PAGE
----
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Raspberry Pi Gets a Brand New Browser

colfer Re:An improvement (107 comments)

Seems WebKit will have a place after Chrome and Opera's split to Blink. (This new Pi browser is Webkit)

about 3 months ago
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Amazon's Ambitious Bets Pile Up, and Its Losses Swell

colfer "the more items Amazon sells to Prime members..." (168 comments)

"The more items Amazon sells to Prime members, the more money it loses." What bookshops have been saying for a decade is that Amazon is selling books at a loss, which used to be illegal as anti-competitive monopoly activity.

Much better than the opaque NYT article linked is this December article from IBT: "Amazon: Nearly 20 Years In Business And It Still Doesn't Make Money, But Investors Don't Seem To Care" http://www.ibtimes.com/amazon-... It has the quote above, and the historic profit/loss graph I was looking for. Revenues have risen at a 45 degree angle, but profit/loss hovers around zero.

about 4 months ago
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Verizon Boosts FiOS Uploads To Match Downloads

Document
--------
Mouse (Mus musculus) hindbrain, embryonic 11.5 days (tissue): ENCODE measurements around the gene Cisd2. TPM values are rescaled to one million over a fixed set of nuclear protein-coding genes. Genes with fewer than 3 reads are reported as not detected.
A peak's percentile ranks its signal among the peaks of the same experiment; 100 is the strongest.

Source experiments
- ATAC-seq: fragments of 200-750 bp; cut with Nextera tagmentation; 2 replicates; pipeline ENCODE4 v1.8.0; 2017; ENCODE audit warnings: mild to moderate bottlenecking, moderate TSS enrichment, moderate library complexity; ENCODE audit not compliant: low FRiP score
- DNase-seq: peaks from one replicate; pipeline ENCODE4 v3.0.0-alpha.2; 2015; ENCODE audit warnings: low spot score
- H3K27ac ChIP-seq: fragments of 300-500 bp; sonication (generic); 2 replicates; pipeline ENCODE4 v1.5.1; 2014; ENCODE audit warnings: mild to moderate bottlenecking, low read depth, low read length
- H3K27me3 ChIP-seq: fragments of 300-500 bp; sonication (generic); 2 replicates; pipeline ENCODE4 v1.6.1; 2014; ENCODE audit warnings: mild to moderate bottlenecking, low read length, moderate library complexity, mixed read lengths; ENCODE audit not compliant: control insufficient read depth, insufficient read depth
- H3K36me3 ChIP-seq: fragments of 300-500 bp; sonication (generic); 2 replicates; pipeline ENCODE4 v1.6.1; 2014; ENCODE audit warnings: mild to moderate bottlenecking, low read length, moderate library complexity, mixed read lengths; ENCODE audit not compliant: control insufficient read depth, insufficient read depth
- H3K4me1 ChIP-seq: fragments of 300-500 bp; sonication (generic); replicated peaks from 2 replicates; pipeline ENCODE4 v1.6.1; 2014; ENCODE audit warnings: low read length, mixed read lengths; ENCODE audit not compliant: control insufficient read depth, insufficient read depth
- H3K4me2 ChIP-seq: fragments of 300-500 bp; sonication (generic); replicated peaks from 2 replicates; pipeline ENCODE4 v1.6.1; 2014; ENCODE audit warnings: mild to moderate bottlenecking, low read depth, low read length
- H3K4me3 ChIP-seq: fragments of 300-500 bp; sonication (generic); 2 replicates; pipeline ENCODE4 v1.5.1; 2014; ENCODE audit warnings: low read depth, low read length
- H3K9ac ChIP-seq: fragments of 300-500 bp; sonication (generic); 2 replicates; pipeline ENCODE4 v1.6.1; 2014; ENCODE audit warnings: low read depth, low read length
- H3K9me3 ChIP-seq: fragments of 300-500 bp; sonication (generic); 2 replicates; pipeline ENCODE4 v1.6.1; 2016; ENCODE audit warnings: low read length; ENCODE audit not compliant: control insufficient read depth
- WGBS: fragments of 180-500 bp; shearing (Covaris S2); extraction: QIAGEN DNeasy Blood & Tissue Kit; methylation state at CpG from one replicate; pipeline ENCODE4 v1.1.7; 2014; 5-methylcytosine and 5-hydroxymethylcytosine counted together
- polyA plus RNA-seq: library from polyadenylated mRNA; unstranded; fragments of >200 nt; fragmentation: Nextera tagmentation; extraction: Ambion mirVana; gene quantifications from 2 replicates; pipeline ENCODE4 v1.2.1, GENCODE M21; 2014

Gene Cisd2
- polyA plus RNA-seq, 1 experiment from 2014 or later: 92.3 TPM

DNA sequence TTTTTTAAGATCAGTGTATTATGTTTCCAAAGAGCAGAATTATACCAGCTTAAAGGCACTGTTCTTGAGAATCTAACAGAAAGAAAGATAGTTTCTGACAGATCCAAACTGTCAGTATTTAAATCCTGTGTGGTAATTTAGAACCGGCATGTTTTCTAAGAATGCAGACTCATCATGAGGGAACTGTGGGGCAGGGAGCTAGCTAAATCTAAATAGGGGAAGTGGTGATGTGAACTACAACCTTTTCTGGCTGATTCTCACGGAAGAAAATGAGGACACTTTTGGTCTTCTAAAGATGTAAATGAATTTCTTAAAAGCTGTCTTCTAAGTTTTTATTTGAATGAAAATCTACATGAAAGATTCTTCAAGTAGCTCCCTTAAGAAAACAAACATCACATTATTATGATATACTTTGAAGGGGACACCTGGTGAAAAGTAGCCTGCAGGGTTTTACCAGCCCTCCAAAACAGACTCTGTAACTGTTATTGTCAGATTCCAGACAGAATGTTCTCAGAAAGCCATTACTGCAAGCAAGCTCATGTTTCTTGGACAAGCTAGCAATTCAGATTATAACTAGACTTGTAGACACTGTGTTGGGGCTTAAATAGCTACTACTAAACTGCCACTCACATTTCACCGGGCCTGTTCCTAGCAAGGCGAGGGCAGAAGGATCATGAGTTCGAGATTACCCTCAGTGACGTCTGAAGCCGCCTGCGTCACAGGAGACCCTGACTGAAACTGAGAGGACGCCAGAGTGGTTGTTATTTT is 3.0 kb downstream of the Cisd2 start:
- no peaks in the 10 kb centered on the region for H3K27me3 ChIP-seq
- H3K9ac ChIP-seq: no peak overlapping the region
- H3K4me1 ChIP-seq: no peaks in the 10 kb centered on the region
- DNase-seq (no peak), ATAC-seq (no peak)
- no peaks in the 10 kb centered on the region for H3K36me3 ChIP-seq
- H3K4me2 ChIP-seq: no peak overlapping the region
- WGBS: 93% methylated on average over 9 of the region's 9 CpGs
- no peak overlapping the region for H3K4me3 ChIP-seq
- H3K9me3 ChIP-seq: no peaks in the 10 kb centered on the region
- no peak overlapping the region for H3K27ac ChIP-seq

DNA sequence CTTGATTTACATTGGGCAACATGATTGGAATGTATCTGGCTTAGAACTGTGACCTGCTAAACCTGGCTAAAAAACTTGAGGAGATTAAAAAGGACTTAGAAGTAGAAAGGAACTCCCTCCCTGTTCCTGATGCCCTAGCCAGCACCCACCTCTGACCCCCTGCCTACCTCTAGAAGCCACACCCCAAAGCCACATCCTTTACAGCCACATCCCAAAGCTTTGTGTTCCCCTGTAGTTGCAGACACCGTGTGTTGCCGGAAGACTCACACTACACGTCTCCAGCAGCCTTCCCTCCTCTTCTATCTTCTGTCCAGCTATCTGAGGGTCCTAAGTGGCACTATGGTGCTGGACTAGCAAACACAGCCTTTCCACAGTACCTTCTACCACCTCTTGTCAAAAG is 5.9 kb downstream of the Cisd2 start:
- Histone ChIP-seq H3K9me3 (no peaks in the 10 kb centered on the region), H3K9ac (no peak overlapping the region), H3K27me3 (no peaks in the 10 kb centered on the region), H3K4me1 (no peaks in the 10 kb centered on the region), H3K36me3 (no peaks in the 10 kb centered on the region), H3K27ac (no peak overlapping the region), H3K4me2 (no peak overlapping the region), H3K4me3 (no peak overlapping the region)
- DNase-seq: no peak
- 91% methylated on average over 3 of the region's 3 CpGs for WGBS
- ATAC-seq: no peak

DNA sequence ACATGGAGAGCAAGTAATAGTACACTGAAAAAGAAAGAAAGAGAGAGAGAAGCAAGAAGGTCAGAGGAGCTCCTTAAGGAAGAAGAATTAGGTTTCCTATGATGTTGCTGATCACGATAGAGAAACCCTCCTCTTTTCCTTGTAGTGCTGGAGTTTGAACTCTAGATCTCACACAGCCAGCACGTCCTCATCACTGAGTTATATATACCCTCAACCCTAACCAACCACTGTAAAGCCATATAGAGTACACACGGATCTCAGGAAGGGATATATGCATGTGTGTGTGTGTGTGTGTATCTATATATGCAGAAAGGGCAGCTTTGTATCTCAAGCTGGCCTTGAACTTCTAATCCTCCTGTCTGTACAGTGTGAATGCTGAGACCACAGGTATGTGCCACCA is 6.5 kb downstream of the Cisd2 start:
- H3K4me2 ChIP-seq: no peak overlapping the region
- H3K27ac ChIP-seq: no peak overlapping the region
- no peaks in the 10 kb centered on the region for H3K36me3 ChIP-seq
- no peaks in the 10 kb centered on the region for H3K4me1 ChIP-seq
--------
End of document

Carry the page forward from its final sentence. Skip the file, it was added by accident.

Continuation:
colfer Good for Netflix (234 comments)

Now all Netflix needs to do is get a FiOS account at their house.

about 4 months ago
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European Commission Spokesman: Google Removing Link Was "not a Good Judgement"

colfer Re:A good idea, but... (210 comments)

No results found for "will brooker" +scam.

about 5 months ago
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Protesters Launch a 135-Foot Blimp Over the NSA's Utah Data Center

colfer Re:They screwed up the website (104 comments)

Click "Full Scorecard." It's an interesting mix of D's and R's.

about 5 months ago
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Mozilla Introduces Browser-Based WebIDE

colfer Re:so how is this different from Microsoft? (132 comments)

Read the article, they are targeting Firefox, Chrome and Safari as platforms. This is a development tool for some reason put into core.

And the "app" does have to be a web app because this is all about mobile. They will probably integrate submitting the app to the various vendor-approved marketplaces, starting with this one: https://marketplace.firefox.co...

I question all this, because Mozilla has limited resources, mainly from Google searches. But sticking with Desktop only would be risky.

about 5 months ago
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Mozilla Introduces Browser-Based WebIDE

colfer Re:RIP firefox, lean and fast (132 comments)

That's long gone. The download (29MB for win32) is now larger than Seamonkey (20MB). At least half the development is focused on mobile and other projects. Thunderbird and Seamonkey have no paid developers. I assume the mobile products do have to be lean and fast though. That's been the big turnaround in browsers, back to small screens, low memory and slow chips!